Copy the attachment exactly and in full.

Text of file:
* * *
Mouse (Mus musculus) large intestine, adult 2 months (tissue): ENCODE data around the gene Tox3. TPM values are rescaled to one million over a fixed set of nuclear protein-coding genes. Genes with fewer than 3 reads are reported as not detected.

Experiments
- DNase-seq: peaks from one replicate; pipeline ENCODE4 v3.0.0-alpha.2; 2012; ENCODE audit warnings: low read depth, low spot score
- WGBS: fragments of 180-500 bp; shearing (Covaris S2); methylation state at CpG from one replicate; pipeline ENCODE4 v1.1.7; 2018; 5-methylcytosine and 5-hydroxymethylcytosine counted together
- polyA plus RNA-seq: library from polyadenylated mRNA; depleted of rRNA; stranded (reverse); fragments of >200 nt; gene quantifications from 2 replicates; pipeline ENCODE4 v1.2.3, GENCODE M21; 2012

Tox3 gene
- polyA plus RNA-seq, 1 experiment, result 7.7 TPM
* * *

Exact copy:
Mouse (Mus musculus) large intestine, adult 2 months (tissue): ENCODE data around the gene Tox3. TPM values are rescaled to one million over a fixed set of nuclear protein-coding genes. Genes with fewer than 3 reads are reported as not detected.

Experiments
- DNase-seq: peaks from one replicate; pipeline ENCODE4 v3.0.0-alpha.2; 2012; ENCODE audit warnings: low read depth, low spot score
- WGBS: fragments of 180-500 bp; shearing (Covaris S2); methylation state at CpG from one replicate; pipeline ENCODE4 v1.1.7; 2018; 5-methylcytosine and 5-hydroxymethylcytosine counted together
- polyA plus RNA-seq: library from polyadenylated mRNA; depleted of rRNA; stranded (reverse); fragments of >200 nt; gene quantifications from 2 replicates; pipeline ENCODE4 v1.2.3, GENCODE M21; 2012

Tox3 gene
- polyA plus RNA-seq, 1 experiment, result 7.7 TPM